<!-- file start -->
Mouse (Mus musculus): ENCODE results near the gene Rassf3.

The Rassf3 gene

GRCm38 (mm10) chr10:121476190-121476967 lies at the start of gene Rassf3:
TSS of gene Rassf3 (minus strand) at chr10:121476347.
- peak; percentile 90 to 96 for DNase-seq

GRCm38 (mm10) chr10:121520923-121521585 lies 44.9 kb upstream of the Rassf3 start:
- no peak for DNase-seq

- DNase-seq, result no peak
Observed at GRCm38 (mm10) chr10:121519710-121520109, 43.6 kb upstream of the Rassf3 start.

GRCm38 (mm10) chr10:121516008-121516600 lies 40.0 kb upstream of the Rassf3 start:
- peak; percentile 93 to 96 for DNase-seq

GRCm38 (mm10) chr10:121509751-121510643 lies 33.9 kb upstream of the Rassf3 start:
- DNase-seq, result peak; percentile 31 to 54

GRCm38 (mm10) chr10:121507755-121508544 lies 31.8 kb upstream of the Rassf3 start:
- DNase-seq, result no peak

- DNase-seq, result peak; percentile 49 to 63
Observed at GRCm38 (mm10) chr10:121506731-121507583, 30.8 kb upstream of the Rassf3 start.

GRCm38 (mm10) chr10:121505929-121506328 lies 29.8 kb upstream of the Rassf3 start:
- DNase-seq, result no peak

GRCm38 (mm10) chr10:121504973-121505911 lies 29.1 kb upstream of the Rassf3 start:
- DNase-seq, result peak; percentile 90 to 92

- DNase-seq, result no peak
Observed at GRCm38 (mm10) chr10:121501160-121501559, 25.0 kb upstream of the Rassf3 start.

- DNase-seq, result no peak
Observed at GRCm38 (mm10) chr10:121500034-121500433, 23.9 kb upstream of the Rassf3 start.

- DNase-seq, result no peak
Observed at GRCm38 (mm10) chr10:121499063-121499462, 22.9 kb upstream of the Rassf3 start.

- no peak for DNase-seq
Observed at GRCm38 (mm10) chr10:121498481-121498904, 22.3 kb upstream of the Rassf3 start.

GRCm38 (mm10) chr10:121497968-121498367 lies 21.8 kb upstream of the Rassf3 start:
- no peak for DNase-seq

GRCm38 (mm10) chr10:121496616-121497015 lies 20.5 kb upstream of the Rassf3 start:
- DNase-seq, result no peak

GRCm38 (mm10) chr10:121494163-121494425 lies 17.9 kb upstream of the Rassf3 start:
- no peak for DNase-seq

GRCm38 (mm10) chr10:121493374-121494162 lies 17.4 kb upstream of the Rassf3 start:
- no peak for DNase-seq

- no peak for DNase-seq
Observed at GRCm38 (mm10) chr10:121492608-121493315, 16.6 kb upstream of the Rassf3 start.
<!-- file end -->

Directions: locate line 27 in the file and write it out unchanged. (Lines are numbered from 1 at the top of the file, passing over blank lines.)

Observed at GRCm38 (mm10) chr10:121499063-121499462, 22.9 kb upstream of the Rassf3 start.